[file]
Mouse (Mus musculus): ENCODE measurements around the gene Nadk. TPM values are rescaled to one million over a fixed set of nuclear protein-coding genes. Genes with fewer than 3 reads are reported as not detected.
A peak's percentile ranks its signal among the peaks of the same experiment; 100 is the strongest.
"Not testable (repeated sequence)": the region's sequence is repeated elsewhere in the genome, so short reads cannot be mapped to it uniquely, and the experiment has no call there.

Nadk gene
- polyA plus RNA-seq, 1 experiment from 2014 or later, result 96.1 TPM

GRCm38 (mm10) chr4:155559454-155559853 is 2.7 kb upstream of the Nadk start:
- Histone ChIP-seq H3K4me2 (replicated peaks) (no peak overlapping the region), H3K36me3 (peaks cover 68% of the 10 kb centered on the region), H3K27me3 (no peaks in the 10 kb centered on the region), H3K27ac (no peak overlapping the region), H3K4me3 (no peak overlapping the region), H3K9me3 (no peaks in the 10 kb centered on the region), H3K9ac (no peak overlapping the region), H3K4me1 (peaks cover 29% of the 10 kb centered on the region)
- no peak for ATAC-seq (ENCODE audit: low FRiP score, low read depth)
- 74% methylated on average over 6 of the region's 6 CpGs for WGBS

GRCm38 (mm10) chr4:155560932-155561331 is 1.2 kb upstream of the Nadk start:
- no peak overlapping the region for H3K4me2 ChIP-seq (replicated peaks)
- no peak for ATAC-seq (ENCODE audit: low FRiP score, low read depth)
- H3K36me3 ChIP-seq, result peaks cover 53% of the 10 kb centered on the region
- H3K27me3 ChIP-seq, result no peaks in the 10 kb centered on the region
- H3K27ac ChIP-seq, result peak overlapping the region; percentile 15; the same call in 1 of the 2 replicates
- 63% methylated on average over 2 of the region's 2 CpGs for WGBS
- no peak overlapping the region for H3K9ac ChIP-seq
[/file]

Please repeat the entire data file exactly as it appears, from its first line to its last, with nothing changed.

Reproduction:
Mouse (Mus musculus): ENCODE measurements around the gene Nadk. TPM values are rescaled to one million over a fixed set of nuclear protein-coding genes. Genes with fewer than 3 reads are reported as not detected.
A peak's percentile ranks its signal among the peaks of the same experiment; 100 is the strongest.
"Not testable (repeated sequence)": the region's sequence is repeated elsewhere in the genome, so short reads cannot be mapped to it uniquely, and the experiment has no call there.

Nadk gene
- polyA plus RNA-seq, 1 experiment from 2014 or later, result 96.1 TPM

GRCm38 (mm10) chr4:155559454-155559853 is 2.7 kb upstream of the Nadk start:
- Histone ChIP-seq H3K4me2 (replicated peaks) (no peak overlapping the region), H3K36me3 (peaks cover 68% of the 10 kb centered on the region), H3K27me3 (no peaks in the 10 kb centered on the region), H3K27ac (no peak overlapping the region), H3K4me3 (no peak overlapping the region), H3K9me3 (no peaks in the 10 kb centered on the region), H3K9ac (no peak overlapping the region), H3K4me1 (peaks cover 29% of the 10 kb centered on the region)
- no peak for ATAC-seq (ENCODE audit: low FRiP score, low read depth)
- 74% methylated on average over 6 of the region's 6 CpGs for WGBS

GRCm38 (mm10) chr4:155560932-155561331 is 1.2 kb upstream of the Nadk start:
- no peak overlapping the region for H3K4me2 ChIP-seq (replicated peaks)
- no peak for ATAC-seq (ENCODE audit: low FRiP score, low read depth)
- H3K36me3 ChIP-seq, result peaks cover 53% of the 10 kb centered on the region
- H3K27me3 ChIP-seq, result no peaks in the 10 kb centered on the region
- H3K27ac ChIP-seq, result peak overlapping the region; percentile 15; the same call in 1 of the 2 replicates
- 63% methylated on average over 2 of the region's 2 CpGs for WGBS
- no peak overlapping the region for H3K9ac ChIP-seq